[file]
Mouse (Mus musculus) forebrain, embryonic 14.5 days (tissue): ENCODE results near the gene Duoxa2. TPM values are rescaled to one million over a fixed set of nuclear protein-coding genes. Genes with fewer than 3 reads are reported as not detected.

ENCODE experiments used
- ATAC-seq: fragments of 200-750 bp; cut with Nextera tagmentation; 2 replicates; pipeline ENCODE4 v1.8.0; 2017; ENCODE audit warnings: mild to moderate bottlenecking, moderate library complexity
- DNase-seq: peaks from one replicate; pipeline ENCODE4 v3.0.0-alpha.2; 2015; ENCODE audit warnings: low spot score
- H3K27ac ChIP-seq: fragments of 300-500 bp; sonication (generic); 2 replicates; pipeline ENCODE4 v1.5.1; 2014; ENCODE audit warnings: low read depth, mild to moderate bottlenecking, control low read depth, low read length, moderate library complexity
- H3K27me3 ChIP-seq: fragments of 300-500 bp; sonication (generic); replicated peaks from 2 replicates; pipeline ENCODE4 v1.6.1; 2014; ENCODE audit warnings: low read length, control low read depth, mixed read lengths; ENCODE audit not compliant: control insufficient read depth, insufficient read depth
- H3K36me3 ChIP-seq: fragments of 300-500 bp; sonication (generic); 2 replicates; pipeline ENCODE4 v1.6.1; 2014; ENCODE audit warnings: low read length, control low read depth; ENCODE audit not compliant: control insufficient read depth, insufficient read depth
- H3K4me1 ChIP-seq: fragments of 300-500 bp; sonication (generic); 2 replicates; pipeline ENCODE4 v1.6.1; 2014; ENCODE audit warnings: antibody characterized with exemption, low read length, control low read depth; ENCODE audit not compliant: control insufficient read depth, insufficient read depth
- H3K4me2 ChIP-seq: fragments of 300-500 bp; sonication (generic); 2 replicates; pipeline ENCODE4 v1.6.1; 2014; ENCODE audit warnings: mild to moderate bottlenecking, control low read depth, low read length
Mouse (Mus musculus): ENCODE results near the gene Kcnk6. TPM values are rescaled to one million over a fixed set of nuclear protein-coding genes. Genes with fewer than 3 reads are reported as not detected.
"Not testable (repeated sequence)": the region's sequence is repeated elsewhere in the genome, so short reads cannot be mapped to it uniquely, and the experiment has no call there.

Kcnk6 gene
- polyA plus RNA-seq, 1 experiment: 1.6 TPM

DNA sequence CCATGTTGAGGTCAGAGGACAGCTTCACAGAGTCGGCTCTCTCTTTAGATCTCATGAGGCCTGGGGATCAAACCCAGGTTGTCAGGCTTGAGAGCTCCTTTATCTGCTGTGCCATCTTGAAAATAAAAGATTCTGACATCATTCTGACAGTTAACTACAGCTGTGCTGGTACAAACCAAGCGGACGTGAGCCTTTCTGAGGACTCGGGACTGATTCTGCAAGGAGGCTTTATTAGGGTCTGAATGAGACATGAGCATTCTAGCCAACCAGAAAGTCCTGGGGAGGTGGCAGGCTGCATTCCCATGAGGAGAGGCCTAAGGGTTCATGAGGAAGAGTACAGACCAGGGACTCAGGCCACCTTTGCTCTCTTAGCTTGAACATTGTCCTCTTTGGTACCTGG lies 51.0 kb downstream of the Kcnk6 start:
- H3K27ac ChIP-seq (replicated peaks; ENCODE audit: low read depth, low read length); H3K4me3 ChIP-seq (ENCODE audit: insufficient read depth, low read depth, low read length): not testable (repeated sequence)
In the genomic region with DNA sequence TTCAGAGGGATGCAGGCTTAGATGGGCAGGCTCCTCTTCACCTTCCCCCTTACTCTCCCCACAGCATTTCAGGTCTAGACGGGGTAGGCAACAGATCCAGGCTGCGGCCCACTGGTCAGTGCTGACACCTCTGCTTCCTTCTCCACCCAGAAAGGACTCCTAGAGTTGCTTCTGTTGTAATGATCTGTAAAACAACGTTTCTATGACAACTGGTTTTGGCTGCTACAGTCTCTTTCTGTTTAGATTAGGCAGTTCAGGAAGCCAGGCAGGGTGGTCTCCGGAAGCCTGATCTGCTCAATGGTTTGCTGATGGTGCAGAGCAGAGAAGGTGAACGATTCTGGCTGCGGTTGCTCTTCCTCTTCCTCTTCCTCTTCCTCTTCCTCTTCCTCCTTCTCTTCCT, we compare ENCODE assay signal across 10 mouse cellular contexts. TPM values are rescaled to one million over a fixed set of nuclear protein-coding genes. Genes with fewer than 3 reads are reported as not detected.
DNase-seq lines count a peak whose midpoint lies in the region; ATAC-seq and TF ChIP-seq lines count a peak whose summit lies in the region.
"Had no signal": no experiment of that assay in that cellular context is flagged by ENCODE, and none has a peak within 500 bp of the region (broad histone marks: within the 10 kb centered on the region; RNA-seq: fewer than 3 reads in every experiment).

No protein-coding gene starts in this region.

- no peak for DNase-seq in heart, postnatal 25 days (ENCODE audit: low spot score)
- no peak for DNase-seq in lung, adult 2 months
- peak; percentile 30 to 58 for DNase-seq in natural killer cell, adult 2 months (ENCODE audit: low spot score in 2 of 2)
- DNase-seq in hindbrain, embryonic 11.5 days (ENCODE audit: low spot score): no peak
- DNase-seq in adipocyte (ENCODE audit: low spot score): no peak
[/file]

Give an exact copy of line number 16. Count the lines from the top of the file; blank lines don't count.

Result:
In the genomic region with DNA sequence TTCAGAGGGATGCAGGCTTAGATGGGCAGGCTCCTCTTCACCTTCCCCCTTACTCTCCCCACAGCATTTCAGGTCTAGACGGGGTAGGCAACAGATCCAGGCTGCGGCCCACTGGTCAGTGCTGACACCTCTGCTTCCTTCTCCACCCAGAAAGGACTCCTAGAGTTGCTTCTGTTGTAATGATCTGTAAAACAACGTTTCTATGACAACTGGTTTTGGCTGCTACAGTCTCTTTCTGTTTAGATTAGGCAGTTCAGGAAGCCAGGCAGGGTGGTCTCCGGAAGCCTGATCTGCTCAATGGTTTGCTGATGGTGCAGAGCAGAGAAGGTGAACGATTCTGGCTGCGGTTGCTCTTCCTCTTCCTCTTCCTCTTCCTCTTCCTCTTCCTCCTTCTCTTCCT, we compare ENCODE assay signal across 10 mouse cellular contexts. TPM values are rescaled to one million over a fixed set of nuclear protein-coding genes. Genes with fewer than 3 reads are reported as not detected.